# [Numpy-discussion] using numpy.argmax to index into another array

Sebastian Berg sebastian at sipsolutions.net
Wed Oct 31 20:30:53 EDT 2012

```Hey,

On Wed, 2012-10-31 at 20:22 -0400, David Warde-Farley wrote:
> On Wed, Oct 31, 2012 at 7:23 PM, Moroney, Catherine M (388D)
> <Catherine.M.Moroney at jpl.nasa.gov> wrote:
> > Hello Everybody,
> >
> > I have the following problem that I would be interested in finding an easy/elegant solution to.
> > I've got it working, but my solution is exceedingly clunky and I'm sure that there must be a
> > better way.
> >
> > Here is the (boiled-down) problem:
> >
> > I have 2 different 3-d array, shaped (4,4,4), "a" and "b"
> >
> > I can find the max values and location of those max values in "a" in the 0-th dimension
> > using max and argmax resulting in a 4x4 matrix.  So far, very easy.
> >
> > I then want to find the values in "b" that correspond to the maximum values in a.
> > This is where I got stuck.
> >
> > Below find the sample code I used (pretty clumsy stuff ...)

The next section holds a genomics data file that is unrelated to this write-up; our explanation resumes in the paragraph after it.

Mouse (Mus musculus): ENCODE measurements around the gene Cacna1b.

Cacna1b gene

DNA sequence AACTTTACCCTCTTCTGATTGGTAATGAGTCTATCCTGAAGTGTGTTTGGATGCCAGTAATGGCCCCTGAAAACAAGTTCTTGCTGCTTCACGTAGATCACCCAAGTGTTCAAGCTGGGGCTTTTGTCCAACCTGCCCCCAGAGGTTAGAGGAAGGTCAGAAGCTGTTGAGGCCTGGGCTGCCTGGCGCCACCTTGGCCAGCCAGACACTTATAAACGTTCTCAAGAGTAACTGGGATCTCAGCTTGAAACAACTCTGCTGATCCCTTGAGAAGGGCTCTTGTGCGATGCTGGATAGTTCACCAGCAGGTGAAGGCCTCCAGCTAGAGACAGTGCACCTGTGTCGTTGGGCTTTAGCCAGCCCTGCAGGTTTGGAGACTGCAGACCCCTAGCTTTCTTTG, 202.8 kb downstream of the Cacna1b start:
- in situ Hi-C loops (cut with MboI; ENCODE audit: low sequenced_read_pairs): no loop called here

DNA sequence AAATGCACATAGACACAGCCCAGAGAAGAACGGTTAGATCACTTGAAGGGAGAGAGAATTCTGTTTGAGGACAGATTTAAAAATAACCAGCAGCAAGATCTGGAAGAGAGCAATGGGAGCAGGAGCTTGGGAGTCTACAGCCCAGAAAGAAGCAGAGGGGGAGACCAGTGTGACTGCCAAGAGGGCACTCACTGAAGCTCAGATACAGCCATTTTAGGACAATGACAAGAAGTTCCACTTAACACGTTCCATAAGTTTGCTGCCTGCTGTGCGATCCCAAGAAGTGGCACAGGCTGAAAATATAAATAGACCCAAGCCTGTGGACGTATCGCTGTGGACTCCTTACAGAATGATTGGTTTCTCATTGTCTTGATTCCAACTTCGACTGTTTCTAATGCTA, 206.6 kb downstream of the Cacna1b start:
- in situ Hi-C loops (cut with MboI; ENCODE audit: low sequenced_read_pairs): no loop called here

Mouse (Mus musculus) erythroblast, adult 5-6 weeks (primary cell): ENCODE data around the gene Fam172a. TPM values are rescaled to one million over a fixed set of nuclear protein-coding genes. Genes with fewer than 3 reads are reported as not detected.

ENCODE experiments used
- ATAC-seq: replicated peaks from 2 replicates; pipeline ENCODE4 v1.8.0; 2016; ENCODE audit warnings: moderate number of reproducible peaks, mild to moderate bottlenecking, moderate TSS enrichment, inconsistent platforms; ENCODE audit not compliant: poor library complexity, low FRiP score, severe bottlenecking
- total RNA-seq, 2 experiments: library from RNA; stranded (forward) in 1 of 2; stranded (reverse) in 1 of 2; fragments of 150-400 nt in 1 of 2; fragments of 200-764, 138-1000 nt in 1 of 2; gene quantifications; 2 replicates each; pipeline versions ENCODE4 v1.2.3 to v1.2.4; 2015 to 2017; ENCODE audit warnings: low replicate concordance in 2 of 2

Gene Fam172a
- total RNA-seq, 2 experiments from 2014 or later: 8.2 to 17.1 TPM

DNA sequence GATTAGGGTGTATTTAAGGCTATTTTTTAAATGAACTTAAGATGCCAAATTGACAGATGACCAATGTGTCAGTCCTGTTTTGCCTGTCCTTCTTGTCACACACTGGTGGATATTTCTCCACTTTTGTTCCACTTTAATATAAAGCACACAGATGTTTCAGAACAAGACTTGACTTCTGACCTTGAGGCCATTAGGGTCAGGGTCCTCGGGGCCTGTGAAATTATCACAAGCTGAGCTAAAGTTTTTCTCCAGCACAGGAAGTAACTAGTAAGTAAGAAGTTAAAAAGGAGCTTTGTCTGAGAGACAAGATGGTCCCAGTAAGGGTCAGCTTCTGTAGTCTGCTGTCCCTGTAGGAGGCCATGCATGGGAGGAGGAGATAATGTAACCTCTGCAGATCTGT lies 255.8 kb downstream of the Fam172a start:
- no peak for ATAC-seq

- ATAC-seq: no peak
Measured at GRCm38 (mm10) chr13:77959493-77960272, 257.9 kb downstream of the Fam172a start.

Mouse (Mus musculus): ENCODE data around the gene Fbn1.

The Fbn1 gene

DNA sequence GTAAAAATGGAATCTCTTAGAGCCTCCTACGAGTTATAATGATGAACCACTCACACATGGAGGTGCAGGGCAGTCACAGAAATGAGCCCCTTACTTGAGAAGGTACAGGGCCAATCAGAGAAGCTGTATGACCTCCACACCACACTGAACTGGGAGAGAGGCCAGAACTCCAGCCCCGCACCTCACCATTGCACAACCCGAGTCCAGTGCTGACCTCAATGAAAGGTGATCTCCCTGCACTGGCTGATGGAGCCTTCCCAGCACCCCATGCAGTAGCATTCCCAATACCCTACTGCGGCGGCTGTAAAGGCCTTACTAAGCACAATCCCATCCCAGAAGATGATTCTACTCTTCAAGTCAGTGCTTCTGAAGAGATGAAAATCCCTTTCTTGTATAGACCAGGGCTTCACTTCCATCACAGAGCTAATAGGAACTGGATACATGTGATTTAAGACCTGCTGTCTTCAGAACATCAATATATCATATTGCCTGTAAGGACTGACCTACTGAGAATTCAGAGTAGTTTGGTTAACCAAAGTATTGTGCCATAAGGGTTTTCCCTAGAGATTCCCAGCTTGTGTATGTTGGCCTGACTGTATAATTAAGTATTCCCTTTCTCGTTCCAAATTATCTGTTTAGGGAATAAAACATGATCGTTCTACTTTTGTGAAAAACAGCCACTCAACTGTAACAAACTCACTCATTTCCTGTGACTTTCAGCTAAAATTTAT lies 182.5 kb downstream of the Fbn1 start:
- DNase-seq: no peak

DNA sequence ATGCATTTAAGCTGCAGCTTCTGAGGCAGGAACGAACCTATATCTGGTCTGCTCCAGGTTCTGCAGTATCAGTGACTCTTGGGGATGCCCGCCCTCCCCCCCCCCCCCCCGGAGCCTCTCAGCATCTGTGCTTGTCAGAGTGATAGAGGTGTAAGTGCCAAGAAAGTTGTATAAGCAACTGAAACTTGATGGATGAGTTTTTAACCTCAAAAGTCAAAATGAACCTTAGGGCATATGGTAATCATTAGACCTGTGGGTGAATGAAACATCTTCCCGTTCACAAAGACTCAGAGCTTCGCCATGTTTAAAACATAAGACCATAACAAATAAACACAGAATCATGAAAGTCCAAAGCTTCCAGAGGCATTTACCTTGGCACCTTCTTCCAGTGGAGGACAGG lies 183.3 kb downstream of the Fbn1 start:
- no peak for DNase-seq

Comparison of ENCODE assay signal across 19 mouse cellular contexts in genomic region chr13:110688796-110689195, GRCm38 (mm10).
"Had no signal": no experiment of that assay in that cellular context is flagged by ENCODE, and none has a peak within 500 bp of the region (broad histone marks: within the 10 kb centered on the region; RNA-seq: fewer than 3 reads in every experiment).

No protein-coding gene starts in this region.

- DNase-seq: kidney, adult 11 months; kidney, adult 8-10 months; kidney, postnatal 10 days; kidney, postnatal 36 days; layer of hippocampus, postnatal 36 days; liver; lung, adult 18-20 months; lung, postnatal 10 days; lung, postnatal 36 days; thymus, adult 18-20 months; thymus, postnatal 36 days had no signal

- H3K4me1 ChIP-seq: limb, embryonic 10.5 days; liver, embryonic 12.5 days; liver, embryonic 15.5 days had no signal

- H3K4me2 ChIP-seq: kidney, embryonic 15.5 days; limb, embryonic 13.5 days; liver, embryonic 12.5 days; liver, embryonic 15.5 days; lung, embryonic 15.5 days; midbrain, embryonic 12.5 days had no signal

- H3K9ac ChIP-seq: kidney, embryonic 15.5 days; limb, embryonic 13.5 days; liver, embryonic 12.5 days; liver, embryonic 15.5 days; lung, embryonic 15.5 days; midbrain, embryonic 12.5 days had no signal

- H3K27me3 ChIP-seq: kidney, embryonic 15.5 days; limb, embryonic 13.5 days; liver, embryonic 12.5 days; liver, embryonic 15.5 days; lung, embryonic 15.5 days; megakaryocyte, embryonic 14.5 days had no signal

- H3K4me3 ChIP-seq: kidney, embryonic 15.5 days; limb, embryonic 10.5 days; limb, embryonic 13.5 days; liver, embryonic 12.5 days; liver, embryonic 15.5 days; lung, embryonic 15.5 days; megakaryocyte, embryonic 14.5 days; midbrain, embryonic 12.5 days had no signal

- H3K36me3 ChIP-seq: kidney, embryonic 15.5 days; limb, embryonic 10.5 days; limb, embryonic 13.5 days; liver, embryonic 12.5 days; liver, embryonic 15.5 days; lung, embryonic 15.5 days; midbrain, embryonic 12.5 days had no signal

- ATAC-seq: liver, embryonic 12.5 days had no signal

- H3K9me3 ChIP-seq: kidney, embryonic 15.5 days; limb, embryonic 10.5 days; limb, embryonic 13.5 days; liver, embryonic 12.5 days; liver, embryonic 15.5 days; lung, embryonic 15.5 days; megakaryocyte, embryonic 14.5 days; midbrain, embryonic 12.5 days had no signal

> > Can somebody show a better (less clumsy) way of finding bmax
> > in the code excerpt below?
>

Its a bit off-label usage (as the documentation says), so maybe its
slower for larger arrays, but as long as you choose along axis 0, you
could also use:

np.choose(amax, b)

> Hi Catherine,
>
> It's not a huge improvement, but one simple thing is that you can
> generate those index arrays easily and avoid the pesky reshaping at
> the end like so:
>
> In [27]: idx2, idx3 = numpy.mgrid[0:4, 0:4]
>
> In [28]: b[amax, idx2, idx3]
> Out[28]:
> array([[12,  1, 13,  3],
>        [ 8, 11,  9, 10],
>        [11, 11,  1, 10],
>        [ 5,  7,  9,  5]])
>
> In [29]: b[amax, idx2, idx3] == bmax
> Out[29]:
> array([[ True,  True,  True,  True],
>        [ True,  True,  True,  True],
>        [ True,  True,  True,  True],
>        [ True,  True,  True,  True]], dtype=bool)
>
> numpy.ogrid would work here too, and will use a bit less memory. mgrid
> and ogrid are special objects from the numpy.lib.index_tricks module
> that generate, respectively, a "mesh grid" and an "open mesh grid"
> (where the unchanging dimensions are of length 1) when indexed like
> so. In the latter case, broadcasting takes effect when you index with
> them.
>
> Cheers,
>
> David
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>

```